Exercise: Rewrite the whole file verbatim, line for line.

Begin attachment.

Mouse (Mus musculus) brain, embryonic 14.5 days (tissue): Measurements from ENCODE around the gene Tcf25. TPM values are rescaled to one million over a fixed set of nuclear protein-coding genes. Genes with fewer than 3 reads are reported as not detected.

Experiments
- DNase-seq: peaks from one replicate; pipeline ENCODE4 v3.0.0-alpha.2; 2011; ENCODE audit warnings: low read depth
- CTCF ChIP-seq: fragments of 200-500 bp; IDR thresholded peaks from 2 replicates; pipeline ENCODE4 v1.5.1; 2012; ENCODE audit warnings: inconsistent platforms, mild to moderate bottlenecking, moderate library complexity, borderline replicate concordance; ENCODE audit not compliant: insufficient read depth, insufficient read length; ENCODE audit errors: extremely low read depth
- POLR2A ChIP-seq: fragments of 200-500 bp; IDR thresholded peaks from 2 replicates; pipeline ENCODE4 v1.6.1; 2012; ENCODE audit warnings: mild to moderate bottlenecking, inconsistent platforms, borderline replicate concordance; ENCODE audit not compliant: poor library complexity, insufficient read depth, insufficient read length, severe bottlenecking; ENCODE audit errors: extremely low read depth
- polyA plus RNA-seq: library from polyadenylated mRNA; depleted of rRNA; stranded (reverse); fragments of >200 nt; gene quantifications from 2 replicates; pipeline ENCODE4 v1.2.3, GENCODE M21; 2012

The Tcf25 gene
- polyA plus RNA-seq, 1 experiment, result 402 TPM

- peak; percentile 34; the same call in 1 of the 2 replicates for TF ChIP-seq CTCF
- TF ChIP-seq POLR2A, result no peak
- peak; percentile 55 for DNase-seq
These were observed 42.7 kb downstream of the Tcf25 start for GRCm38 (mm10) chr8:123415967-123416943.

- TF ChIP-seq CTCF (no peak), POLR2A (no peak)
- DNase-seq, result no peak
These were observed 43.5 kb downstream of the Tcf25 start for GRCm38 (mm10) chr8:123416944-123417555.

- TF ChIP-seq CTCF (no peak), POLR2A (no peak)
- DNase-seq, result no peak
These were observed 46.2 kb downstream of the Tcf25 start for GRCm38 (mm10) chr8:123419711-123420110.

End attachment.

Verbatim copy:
Mouse (Mus musculus) brain, embryonic 14.5 days (tissue): Measurements from ENCODE around the gene Tcf25. TPM values are rescaled to one million over a fixed set of nuclear protein-coding genes. Genes with fewer than 3 reads are reported as not detected.

Experiments
- DNase-seq: peaks from one replicate; pipeline ENCODE4 v3.0.0-alpha.2; 2011; ENCODE audit warnings: low read depth
- CTCF ChIP-seq: fragments of 200-500 bp; IDR thresholded peaks from 2 replicates; pipeline ENCODE4 v1.5.1; 2012; ENCODE audit warnings: inconsistent platforms, mild to moderate bottlenecking, moderate library complexity, borderline replicate concordance; ENCODE audit not compliant: insufficient read depth, insufficient read length; ENCODE audit errors: extremely low read depth
- POLR2A ChIP-seq: fragments of 200-500 bp; IDR thresholded peaks from 2 replicates; pipeline ENCODE4 v1.6.1; 2012; ENCODE audit warnings: mild to moderate bottlenecking, inconsistent platforms, borderline replicate concordance; ENCODE audit not compliant: poor library complexity, insufficient read depth, insufficient read length, severe bottlenecking; ENCODE audit errors: extremely low read depth
- polyA plus RNA-seq: library from polyadenylated mRNA; depleted of rRNA; stranded (reverse); fragments of >200 nt; gene quantifications from 2 replicates; pipeline ENCODE4 v1.2.3, GENCODE M21; 2012

The Tcf25 gene
- polyA plus RNA-seq, 1 experiment, result 402 TPM

- peak; percentile 34; the same call in 1 of the 2 replicates for TF ChIP-seq CTCF
- TF ChIP-seq POLR2A, result no peak
- peak; percentile 55 for DNase-seq
These were observed 42.7 kb downstream of the Tcf25 start for GRCm38 (mm10) chr8:123415967-123416943.

- TF ChIP-seq CTCF (no peak), POLR2A (no peak)
- DNase-seq, result no peak
These were observed 43.5 kb downstream of the Tcf25 start for GRCm38 (mm10) chr8:123416944-123417555.

- TF ChIP-seq CTCF (no peak), POLR2A (no peak)
- DNase-seq, result no peak
These were observed 46.2 kb downstream of the Tcf25 start for GRCm38 (mm10) chr8:123419711-123420110.